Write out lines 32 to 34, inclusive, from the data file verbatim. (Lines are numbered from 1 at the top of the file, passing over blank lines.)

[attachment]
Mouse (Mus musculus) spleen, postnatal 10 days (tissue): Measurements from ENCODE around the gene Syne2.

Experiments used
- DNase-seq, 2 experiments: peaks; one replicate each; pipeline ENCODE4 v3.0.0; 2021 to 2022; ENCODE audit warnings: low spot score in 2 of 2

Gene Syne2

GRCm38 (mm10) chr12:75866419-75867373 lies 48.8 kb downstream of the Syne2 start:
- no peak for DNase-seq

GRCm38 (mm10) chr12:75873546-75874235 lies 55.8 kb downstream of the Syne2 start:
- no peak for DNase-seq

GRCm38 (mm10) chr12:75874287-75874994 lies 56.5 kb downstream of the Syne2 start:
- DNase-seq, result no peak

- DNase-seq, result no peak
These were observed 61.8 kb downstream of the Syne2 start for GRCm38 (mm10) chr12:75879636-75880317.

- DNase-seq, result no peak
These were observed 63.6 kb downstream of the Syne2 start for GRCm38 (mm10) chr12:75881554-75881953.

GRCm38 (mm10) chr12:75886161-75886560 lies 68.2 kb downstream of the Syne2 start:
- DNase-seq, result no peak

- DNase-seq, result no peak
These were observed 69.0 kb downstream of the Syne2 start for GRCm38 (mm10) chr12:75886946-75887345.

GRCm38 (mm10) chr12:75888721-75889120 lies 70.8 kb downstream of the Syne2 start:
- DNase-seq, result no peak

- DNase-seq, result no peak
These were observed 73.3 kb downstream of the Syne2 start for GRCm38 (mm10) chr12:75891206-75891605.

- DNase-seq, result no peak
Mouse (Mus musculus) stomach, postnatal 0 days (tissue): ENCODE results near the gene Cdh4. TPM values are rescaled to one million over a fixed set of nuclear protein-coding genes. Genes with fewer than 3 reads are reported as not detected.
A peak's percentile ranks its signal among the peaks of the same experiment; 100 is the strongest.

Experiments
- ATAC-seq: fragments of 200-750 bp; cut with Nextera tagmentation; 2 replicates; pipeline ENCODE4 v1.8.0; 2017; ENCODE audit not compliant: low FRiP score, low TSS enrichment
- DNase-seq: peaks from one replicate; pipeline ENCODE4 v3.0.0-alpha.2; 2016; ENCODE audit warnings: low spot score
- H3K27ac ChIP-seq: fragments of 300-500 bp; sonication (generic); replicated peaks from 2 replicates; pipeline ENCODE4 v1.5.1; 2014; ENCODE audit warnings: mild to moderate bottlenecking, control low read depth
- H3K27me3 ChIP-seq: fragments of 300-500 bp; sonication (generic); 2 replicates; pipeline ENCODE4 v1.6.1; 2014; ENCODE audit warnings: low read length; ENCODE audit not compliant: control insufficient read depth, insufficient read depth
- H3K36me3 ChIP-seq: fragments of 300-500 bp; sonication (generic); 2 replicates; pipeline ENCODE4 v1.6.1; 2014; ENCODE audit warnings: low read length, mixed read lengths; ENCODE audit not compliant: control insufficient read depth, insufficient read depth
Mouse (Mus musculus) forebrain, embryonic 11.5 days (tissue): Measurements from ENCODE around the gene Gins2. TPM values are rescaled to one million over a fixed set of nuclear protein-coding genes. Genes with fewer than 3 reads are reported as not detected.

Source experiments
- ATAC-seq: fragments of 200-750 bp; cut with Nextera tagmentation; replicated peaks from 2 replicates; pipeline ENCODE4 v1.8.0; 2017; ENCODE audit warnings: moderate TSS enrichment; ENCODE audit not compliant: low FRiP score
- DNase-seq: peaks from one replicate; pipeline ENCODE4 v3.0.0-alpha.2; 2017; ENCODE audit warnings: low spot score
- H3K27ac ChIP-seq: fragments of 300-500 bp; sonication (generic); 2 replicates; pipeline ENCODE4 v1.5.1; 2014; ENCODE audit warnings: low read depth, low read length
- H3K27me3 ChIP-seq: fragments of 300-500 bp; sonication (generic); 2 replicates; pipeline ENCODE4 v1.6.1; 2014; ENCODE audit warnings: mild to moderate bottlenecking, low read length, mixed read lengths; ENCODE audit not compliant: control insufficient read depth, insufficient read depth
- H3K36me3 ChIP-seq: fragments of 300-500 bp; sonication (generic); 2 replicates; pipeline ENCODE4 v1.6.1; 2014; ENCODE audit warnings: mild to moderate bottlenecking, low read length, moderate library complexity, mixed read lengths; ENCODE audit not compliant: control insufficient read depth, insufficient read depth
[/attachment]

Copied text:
Mouse (Mus musculus) forebrain, embryonic 11.5 days (tissue): Measurements from ENCODE around the gene Gins2. TPM values are rescaled to one million over a fixed set of nuclear protein-coding genes. Genes with fewer than 3 reads are reported as not detected.

Source experiments
- ATAC-seq: fragments of 200-750 bp; cut with Nextera tagmentation; replicated peaks from 2 replicates; pipeline ENCODE4 v1.8.0; 2017; ENCODE audit warnings: moderate TSS enrichment; ENCODE audit not compliant: low FRiP score